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May 4, 2012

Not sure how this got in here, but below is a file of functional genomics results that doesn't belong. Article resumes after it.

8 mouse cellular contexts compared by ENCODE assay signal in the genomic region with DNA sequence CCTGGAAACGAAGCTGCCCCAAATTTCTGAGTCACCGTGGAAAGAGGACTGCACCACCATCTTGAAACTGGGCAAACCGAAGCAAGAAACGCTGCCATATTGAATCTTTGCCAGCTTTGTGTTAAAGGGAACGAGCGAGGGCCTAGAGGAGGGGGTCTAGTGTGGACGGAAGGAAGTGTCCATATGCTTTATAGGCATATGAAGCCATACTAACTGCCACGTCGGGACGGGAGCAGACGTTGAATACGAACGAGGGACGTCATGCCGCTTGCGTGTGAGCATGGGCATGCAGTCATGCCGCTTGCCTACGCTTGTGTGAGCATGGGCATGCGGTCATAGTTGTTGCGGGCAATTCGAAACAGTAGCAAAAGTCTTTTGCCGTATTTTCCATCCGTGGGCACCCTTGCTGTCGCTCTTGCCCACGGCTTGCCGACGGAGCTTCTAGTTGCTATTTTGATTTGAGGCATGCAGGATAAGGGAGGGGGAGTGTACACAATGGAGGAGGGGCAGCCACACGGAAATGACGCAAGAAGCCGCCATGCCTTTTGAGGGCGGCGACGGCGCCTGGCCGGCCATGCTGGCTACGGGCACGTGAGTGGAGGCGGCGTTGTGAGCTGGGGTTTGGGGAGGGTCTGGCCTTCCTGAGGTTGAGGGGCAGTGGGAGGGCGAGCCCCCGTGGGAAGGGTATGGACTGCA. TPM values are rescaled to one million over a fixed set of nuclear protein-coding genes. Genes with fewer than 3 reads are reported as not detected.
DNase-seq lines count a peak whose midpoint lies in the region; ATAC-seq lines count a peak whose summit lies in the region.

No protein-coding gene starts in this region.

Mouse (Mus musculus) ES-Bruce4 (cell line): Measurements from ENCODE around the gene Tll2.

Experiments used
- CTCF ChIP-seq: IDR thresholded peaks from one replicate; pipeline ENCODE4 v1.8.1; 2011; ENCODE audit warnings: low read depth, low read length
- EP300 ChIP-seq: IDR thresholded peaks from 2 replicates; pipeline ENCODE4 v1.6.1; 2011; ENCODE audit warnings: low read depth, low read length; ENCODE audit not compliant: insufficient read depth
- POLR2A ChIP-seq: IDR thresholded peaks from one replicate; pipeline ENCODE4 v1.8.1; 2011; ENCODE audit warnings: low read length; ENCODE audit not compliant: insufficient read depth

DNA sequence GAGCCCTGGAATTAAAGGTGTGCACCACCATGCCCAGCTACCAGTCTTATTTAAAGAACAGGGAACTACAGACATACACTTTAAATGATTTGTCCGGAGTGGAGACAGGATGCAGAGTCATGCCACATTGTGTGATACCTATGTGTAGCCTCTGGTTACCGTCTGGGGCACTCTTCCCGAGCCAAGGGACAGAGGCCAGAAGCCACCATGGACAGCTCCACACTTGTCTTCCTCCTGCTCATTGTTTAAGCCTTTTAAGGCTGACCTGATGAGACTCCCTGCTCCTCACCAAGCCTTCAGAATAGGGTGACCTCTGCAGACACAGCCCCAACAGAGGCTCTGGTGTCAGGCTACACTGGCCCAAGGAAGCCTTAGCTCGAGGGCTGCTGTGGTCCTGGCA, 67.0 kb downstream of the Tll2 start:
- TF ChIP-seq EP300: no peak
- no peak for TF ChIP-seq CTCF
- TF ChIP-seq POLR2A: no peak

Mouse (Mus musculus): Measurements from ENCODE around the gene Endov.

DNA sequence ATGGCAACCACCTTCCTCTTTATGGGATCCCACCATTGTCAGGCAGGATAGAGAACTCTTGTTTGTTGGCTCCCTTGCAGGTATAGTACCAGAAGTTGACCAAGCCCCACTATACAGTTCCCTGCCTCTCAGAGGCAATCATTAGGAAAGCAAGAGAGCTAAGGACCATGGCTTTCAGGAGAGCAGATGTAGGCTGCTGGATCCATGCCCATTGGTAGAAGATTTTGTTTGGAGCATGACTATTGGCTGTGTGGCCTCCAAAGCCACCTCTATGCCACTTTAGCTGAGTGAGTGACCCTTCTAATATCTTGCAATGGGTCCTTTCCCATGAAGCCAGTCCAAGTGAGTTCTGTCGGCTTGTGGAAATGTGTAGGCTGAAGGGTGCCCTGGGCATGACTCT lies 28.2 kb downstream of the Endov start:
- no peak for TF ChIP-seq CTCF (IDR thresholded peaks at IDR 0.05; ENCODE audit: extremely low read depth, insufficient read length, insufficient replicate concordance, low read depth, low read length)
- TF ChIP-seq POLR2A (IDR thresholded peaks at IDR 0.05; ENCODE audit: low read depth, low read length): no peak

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HERITAGE FLORIDA JEWISH NEWS, MAY 4, 2012 By Chaim Peri Israel&apos;s educational system needs fresh start YEMIN ORDE, Israel (JTA)--The wildfire that raged through Mount Carmel near Haifa in December 2010 was devastating for northern Israel. At Yemin Orde, the educational village for at-risk and immigrant youth that I ran for many years, the fire destroyed nearly half of our facilities. But when it came time to rebuild our cloistered safe haven for 500 youths, we had the opportunity for a fresh start. On the eve of Israel's 64th birthday, the nation's whole educational system could use a fresh start. The utopian ideals of Israel's early days have been replaced by post-modern confusion, namely the worship of school By Gary Rosenblatt New York Jewish Week PAGE 5A OK, so there are these three guys in the hospital, and they're very bad off, and the doctor is making the rounds. He goes over to the first pa- tient, a Catholic, and explains that there's nothing more he can do medically for him and asks him his last wish. "I'd like to see a priest and make a confession," the man says. The doctor says fine, and moves on to the next patient, a Protestant. And when the doctor asks him his last wish, the poor guy says, "I'd like to see my family and say goodbye." So the doctor says OK, and comes over to the third pa- tient, an elderly Jewish man. "And what is your last wish?" the doctor asks. "My last wish," the old man scores and OECD rankings, while basic human values lag behind. Contemporary Israel struggles to piece together a fragmented social puzzle of extremes, with a staggering 15 percent of its children and youth physically and socially at risk, mentally impoverished and alienated. Undoubtedly this situation forebodes ill for the social fabric of a country. There is an urgent need to "restart" the concept of education, to re-examine the connection between scho- lastic scores and the school culture. It is time to go back to the basics--to educational environments motivated by human values, not compari- sons and numbers, but rather to healthy "sanctuaries" for children and youth. At the Yemin Orde Youth Village, education transforms survivors into leaders. It is a microcosm of what the State of Israel had inscribed on its banner from its very on- set-inclusiveness, tolerance, spirituality and benevolence. Its mentschen graduates from Ethiopia, the former Soviet Union or the most impoverished neighborhoods of Israel are a living testimony to the validity of the village's educational philosophy and methodology. Graduates find comfort knowing that the Yemin Orde community will always be there for them, much like in a functional family. Current U.S. Secretary of State Hillary Clinton, when she was the first lady, made famous the African proverb, "It takes a village to raise a child." The Youth Village edu- cational concept as applied in Israel has been one of the building blocks of the Zionist ethos. It gave birth to the Vil- lage Way, whichwas designed to introduce wholeness and coherence to young lives that otherwise are bombarded by the chaotic onslaught of 21st century stimuli. The Village Way is a blue- print that allows teachers to re-create their own version of the plan for their children, which incorporates cultural identity, pride, and having a sense of direction and se- curity about the future. The children's personal abilities and strengths are reinforced. They learn life skills that enable them to grow into successful, compassionate members of society, and they begin to heal wounds of the past and learn to give of themselves. Celebrating cultural holi- days geared toward a diverse population, community service, individual attention, positive role models and mentors as educators, and ongoing graduate support are core elements of the Village Way blueprint. Edu- cation will be empowered to provide an antidote to social alienation and helplessness among children and youth. The Village Way can lead Israel back on track in terms of scholastic achievement in literacy and science--as in the days when learning and educating joined forces to produce Israel's foremost leaders. The Village Way allows The ever-dying art of Jewish humor whispers, "is to see another doctor." Funny? Well, according to some sophisticated research, the odds are you thought so--or at least there was a time when Jewish readers would have thought so. In a survey by Psychology Today, Jews among the 14,000 read- ers who sampled 30 jokes rated this classic joke higher than non-Jews. But that was more than three decades ago, and it's reasonable to wonder if things have changed. After all, the Golden Era of Jewish Comedy, marked by scores of Borscht Belt "tummlers" who went on to national fame, including Sid Caesar, Danny Kaye and Red Buttons, are gone or have faded from the scene. Who under 35 would remember Lou Goldstein, the Grossingers fixture who made "Simon Says" his own act? ("Simon says jump up... Come down.") He died earlier this month at 90. And how could Generation Xers or Yers appreciate the nostalgic sadness over the recent fire that destroyed the former Browns Hotel, one of the last vestiges of the Catskill Resorts that spawned genera- tions of comics? Jewish humor has always been easier to enjoy than define. Bill Novak and Moshe Waldoks, in their classic"Big Book of Jewish Humor," characterized the genre as "anti-authoritarian in tone, mocking pomposity, gran- diosity and self-indulgence." Our brand of ethnic humor is also known for a sense of superiority, with the little guy outsmarting everyone else, a kind of defense mechanism to ward off aggression and hostility. But American Jews are far less insecure these days, with little to be worried about in terms of acceptance by the majority society. Once banned from Ivy League colleges, Jews now note with pride that most of those universities have, or in re- cent years have had, Jewish presidents. So without all that angst is there still an audience for jokes about Jewish mothers (and mothers-in-law), rabbis and priests, food, doctors, elusive sex, unhappy spouses, getting old and dying? Sam Hoffman and Eric Spiegelman can prove there is. After long enjoying his father's stories and jokes, Hoffman, now in his mid- 40s, got a group of 20 of his father's friends and relatives to come to an abandoned storefront in his hometown of Highland Park, N.J., several years ago and tell some of their "good stories" in front of his camera. Spiegelman, a native of Los Angeles, did the same there. The result was a website called, simply, Old Jews Telling Jokes, which has had millions of page views. Then came a book (same name) two years ago, a DVD, and next week previews of an Off-Broadway play (same name) co-created by Peter Gethers and Daniel Okrent, and based on the website, will begin at the Westside Theater, reinventing classic jokes and adding a few songs. Hoffman describes the jokes on the website as "time capsules, revealing the fears and anxieties and celebrating the joys of all aspects of life." A lot more about the anxieties than the joys, from the ones I've heard, and definitely not for the prudish. There's something espe- cially funny, though, about Israel's educators to again assume their rightful place in society--the status of nation builders (not unlike contemporary "educational stars" in Finland and South Korea, or America's Teach for America and charter school movement). In laying out a distinct blue- print for education, the Village Way offers the State of Israel not only a beacon of hope in the aftermath of flames, but also the means to achieve an educational environment or homeland inwhich every child deserves to grow. Chaim Peri, who served as director of the Yemin Orde Youth Village <www.yemi-> for three decades beginning in 1978, is the au- thor of "Teenagers Educated the Village Way.") hearing a wide variety of everyday bubbes and zaides-- all Jewish and over 60--with a sprinkling of celebrities like former New York Mayor Ed Koch and former New York Times public editor Daniel Okrent, telling jokes that would make a stripper blush. Hoffman says that about a quarter of the visitors to are under 35. "For them it's com- fort food," he told New York magazine several years ago. "It's a visit with Uncle Steve, who isn't around anymore. And it channels an element of the culture that isn't re- ligion but still makes them feel connected." Max Weisberg, a 65-year- old insurance salesman in Phoenix, is one of the many gifted storytellers who appear on the site. He says his adult Humor on page 15A Iron Dome is an investment in Mideast stability By Howard Berman tory, puttingabout 15percent United States--had changed will emergewhen the Iranian investment in diplomacy-- The Iron Dome enhances WASHINGTON (JTA)-- This is a unique time in the Jewish calendar, a period when bitterness and sweet- ness are mixed together. The just concluded Passover holi- day marks the journey of the Jewish people from slavery in Egypt to freedom in the Holy Land. Holocaust Remem- brance Day commemorates the murder of 6 million in- nocent Jewish martyrs and heroes. Israeli Memorial Day is observed with solemnity as Israelis gather by the grave- sides of their fallen soldiers, and is followed immediately by Israeli Independence Day, a joyous and celebratory oc- casion. In many ways this is the Jewish experience, where life is celebrated with zest but is tinged with a history that at times is painful. While we celebrate the modern-day miracle that is the State of Is- rael, a nation that is blooming in a desert oasis, the ominous threats surrounding the Jew- ish state remain ever present. Only four years ago, an informal Israeli-Hamas cease- fire collapsed and Palestinian extremists in Gaza began firing a relentless barrage of rockets into Israel aimed at the heart of Israeli population centers. In 2008, more than 3,000 rockets and mortar shells landed on Israeli terri- of Israel's population at risk. For years Hamas and other Palestinian terrorist groups had been attacking Israel in this way, with their rockets gaining greater range and accuracy as time passed. Numerous Israelis were killed or wounded, and entire com- munities were paralyzed. No country on the planet would tolerate this type of terrorist brutality. Israel was left with no choice but to defend its population and went to war in Gaza in December 2008. Unavoidably, many died in the ensuing warfare, most of them terrorists. But predict- ably, many in the international community condemned Israel for its necessary defensive war, including through the issuance of the notoriously biased Goldstone Report. The Obama administration did the right thing by defending Israel at the United Nations, but both Jerusalem and the United States became precari- ously isolated in the court of public opinion. Fast forward to March 2012. Again a massive barrage of rockets were fired from Gaza at Israeli population centers by Islamic Jihad and its ter- rorist cohorts. But this time, Israel wasn't defenseless. The development and deployment of three Iron Dome rocket and artillery interceptor bat- teries--funded in part by the the rules of the game. Ac- cording to the Israel Defense Forces, Iron Dome intercepted a remarkable 90 percent of incoming rockets aimed at population centers. This time there was no need for Israel to defensively enter Gaza. There were no Gazan civilian casualties, no international protests, and no isolation for the U.S. and Israel. In 2008, Hamas left Israel virtually no choice but war, but this year Israel felt no need to make war. Iron Dome has given Israel the operational flexibility to decide if and when to make war. And if war against terrorism indeed becomes necessary, Israel will be better able to protect its homeland. The success of the Iron Dome is great news for Is- rael-and for the United States. Not only does it reduce the likelihood of Israeli-Pal- estinian armed conflict, but it also eliminates the ability of Palestinian extremists to draw Israel into deadly armed conflict. Reducing that prospect has many salutary effects. It removes an impediment to negotiations, should Pales- tinian Authority President Mahmoud Abbas ever decide he is ready to negotiate. And it limits the prospect that another Middle East crisis nuclear threat, the civil war in Syria and uncertainty in Egypt already pose a signifi- cant threat to U.S. and Israeli security. Only three Iron Dome bat- teries are now operational, which is a problem for Israel. Israel was lucky this time because it was only attacked on the Gaza front. But Israel is also vulnerable in the north of the country, where just across the border, Hezbollah has its own arsenal of Iranian- provided rockets laying in wait. A two-front rocket war is a distinct possibility in the future. And the collapse of law and order in the Sinai, from where a rocket was recently fired at Eilat, adds an ominous new threat. In order to strengthen Israel's defensive capabilities and reduce the prospect of cri- sis and war, I have introduced legislation authorizing the United States to provide Israel with financial support for ad- ditional Iron Dome batteries. Helping Israel defend itself and averting regional crises is squarely in the U.S. inter- est. Contributing to Israel's purchase of additional Iron Dome batteries would be the epitome of money well spent. As Michael Oren, Israel's ambassador to the U.S., has written, "For America, as well as for Israel, an investment in the Iron Dome system is an helping to create the condi- tions conducive to peace." The Iron Dome is no guar- antee that Palestinian ex- tremists won't pick a fight with Israel. But it is a near guarantee that Israel will only commit its soldiers to combat when it alone chooses. stability in Middle East. That's why the United States should get behind it and sup- port Israeli efforts to build more. U.S. Rep. Howard Berman of California is the top-rank- ing Democrat on the House Foreign Affairs Committee. Dry Bones RE--B.B:Tt0N REALITIES E REAL THREAT l FACE ONLY I e TO ]